Tuesday, October 19, 2010

Washington State Supported Employment Program Best In The Nation

When community-based, competitive employment for individuals with severe disabilities was first being introduced in the academic literature during the late 1970s and early-1980s, some authors questioned whether such activity was fiscally appropriate. Specifically, many of these authors pointed out that, while individuals with intellectual and other disabilities could perform the tasks required for meaningful employment, they may not actually benefit monetarily from being competitively employed.

However, since the mid-1980s, numerous cost efficiency studies have examined economic outcomes of supported employment from the worker’s perspective. The vast majority of these have found that, while supported employees may lose governmental subsidies as a result of working within their communities, the competitive wages that they earn more than make up for these economic losses. In other words, supported employees generated a net monetary benefit as a result of working in their communities. These studies often involved small numbers of individuals and are now more than a decade old.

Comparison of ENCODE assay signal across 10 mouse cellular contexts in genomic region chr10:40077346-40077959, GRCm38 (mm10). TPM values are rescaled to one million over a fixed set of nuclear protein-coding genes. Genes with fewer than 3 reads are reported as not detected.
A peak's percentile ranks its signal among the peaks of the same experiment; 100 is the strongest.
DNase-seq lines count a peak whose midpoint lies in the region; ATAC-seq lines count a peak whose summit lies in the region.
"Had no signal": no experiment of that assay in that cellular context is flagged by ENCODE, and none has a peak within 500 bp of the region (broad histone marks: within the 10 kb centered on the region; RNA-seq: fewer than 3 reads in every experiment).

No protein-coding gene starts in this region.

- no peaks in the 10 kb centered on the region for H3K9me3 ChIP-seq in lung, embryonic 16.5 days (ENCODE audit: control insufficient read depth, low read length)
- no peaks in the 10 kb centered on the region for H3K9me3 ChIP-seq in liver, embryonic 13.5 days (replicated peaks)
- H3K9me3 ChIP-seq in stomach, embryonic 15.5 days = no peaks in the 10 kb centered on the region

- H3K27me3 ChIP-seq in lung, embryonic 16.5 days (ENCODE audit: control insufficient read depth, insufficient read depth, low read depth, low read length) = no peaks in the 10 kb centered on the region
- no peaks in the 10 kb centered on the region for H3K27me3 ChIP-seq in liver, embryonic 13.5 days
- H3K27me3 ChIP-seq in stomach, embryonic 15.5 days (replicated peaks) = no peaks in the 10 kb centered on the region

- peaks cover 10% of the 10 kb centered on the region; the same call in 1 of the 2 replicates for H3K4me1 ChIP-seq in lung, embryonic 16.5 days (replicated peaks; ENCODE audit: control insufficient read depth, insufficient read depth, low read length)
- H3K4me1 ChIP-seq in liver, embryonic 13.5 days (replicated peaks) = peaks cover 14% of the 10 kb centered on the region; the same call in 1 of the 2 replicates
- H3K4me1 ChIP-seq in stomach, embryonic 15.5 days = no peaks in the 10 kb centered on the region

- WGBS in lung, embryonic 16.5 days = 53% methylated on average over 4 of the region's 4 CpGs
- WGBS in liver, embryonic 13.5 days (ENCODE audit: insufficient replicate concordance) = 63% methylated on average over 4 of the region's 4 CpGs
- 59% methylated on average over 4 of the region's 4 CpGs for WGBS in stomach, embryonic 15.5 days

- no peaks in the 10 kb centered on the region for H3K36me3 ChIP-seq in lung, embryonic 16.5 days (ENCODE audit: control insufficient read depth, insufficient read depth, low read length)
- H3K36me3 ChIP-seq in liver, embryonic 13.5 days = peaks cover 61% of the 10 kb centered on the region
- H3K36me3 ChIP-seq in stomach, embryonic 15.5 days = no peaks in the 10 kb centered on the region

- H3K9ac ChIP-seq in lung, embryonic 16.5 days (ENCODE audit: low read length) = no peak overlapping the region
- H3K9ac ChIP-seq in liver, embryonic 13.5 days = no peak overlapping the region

A more recent study which appeared in the Journal of Vocational Rehabilitation in March 2010, explored the outcomes achieved by 104,213 individuals with intellectual disabilities who were served by state vocational rehabilitation agencies and wished to be enrolled in supported employment. Result found that 62.08% of participants became employed within their community via supported employment and that these individuals, on average, received greater monetary benefits from working than monetary costs. In Washington State the mean benefit-cost ratio was 13.54, the highest of all the states.

posted by AtWork! at


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